European investigators today disclosed chilling new details of organ trafficking in Kosovo and Albania, corroborating allegations raised in a 2009 investigation by the Center for Investigative Reporting, the Balkan Investigative Reporting Network and the BBC.

A draft report released by the Council of Europe alleges that a criminal network linked to Kosovo’s current prime minister summarily executed prisoners and harvested their kidneys to sell for illicit organ transplant operations abroad.

The 27-page draft report will be submitted on Thursday to the Council of Europe’s legal affairs committee by Dick Marty, a respected former Swiss prosecutor who spent more than two years leading the investigation.

Among the victims referred to in the report were Kosovo Serb civilians who disappeared from areas administered by NATO troops and United Nations officials following their arrival in Kosovo in June 1999.

The report alleges the organ trafficking was part of a broader web of organized criminal activity including assassinations and drug dealing. The “boss” of the criminal network, according to the report, was Hashim Thaci, Kosovo’s current prime minister and the former political director of the Kosovo Liberation Army.

Kosovo enjoys strong diplomatic and financial support from the United States, and Thaci has visited with Vice President Biden in the White House. Thaci has repeatedly denied links to organized crime. In a 2009 interview he dismissed reports that Kosovo Liberation Army operatives ran secret detention camps and engaged in organ trafficking in Albania.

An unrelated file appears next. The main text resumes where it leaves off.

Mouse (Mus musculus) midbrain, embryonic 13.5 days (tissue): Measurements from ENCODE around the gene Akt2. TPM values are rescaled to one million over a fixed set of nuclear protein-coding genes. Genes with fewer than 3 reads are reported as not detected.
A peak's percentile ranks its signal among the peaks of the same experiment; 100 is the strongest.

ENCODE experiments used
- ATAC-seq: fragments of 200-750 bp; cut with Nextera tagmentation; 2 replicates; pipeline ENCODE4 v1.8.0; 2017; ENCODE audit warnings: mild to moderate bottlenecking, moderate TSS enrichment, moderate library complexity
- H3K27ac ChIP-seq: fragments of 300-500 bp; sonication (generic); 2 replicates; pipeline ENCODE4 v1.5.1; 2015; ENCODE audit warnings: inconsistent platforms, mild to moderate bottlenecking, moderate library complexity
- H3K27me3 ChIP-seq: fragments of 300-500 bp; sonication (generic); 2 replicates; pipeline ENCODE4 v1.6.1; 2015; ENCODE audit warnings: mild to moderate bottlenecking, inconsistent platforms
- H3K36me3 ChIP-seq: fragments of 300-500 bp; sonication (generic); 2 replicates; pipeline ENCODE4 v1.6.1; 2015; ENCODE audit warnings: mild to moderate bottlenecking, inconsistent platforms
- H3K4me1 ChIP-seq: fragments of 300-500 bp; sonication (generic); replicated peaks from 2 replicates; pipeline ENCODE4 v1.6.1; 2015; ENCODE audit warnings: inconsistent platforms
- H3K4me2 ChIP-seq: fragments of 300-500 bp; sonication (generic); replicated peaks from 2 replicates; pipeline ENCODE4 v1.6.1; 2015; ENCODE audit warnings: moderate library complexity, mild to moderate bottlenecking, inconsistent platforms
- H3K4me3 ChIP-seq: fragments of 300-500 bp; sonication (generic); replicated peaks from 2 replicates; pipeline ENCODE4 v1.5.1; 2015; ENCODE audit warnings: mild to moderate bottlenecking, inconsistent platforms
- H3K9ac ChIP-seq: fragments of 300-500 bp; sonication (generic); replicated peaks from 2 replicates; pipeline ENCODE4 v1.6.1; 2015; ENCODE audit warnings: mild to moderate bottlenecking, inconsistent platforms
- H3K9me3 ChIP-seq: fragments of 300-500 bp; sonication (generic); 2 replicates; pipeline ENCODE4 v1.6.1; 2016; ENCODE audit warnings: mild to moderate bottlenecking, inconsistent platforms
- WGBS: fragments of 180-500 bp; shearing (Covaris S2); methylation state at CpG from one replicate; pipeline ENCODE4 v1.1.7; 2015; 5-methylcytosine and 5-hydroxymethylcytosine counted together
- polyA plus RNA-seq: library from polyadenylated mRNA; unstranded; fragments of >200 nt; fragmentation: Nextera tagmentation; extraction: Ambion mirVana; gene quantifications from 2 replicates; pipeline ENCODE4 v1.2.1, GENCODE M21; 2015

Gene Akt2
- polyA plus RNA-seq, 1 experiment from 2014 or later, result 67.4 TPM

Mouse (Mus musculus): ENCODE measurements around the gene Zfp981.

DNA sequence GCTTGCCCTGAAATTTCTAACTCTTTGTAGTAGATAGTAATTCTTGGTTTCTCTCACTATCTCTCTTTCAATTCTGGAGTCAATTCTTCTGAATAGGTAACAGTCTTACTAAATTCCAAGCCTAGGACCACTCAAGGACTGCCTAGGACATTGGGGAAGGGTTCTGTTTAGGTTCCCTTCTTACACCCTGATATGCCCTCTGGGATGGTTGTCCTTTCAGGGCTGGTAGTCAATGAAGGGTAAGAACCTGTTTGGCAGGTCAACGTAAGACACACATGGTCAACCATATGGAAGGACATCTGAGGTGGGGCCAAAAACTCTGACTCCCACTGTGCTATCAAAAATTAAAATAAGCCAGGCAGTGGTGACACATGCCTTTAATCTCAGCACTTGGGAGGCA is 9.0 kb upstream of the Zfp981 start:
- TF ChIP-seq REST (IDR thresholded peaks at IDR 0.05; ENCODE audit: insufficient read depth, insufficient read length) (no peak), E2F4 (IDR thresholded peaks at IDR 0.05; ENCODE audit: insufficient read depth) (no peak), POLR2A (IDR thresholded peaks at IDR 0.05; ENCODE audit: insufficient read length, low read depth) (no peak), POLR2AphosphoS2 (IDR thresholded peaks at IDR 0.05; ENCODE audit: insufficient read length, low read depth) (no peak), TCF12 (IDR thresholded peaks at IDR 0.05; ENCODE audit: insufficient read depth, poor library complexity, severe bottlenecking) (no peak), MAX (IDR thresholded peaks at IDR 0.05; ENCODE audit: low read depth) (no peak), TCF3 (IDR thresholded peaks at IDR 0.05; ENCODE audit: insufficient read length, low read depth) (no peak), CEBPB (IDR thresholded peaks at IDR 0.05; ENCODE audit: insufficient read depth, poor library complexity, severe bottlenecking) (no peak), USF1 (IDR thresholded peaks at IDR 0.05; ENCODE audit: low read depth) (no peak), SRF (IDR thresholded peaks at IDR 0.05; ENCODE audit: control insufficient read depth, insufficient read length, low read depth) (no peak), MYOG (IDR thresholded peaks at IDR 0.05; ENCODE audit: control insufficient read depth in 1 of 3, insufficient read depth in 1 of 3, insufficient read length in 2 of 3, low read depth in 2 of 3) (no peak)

“It just didn’t happen,” Thaci said. “At any time, in any case, in any place, any space — this has nothing to do with the Kosovo Liberation Army.”

The Council of Europe report alleges that the executions and organ extractions occurred at two locations north of the Albanian capital, Tirana. Medical personnel who conducted the operations in a makeshift clinic arranged to ship the organs abroad for what’s known as “cadaver transplantations.”

A source interviewed by American Radio Works in 2003 described transporting captives to a makeshift clinic near Tirana. The source said in one case the victims — a Serbian man and woman — seemed to be aware of what would happen to them.

“The Serbs were frantic. At one point the man asked us to kill them immediately. ‘We don’t want to be cut into pieces,'” he said.

The Council of Europe report alleges the organ harvesting may have continued until 2000. However, some operatives in the criminal network remained involved in organ trafficking for a decade after the Kosovo war.

A recent case involves illicit kidney transplants conducted at a clinic in Pristina, which is now the focus of a criminal investigation. European prosecutors today filed charges in the case in a Kosovo courtroom.

The Council of Europe report also substantiates allegations made in a 2008 memoir by Carla del Ponte, the former prosecutor of the Hague war crimes tribunal. Author Marty credits Del Ponte for spurring the investigation. He says Western governments must seek justice in the case.

“The signs of collusion between the criminal class and the highest political and institutional office holders are too numerous and too serious to be ignored,” the report states.

“It is a fundamental right of Kosovo’s citizens to know the truth, the whole truth, and also an indispensable condition for reconciliation between the communities and the country’s prosperous future.”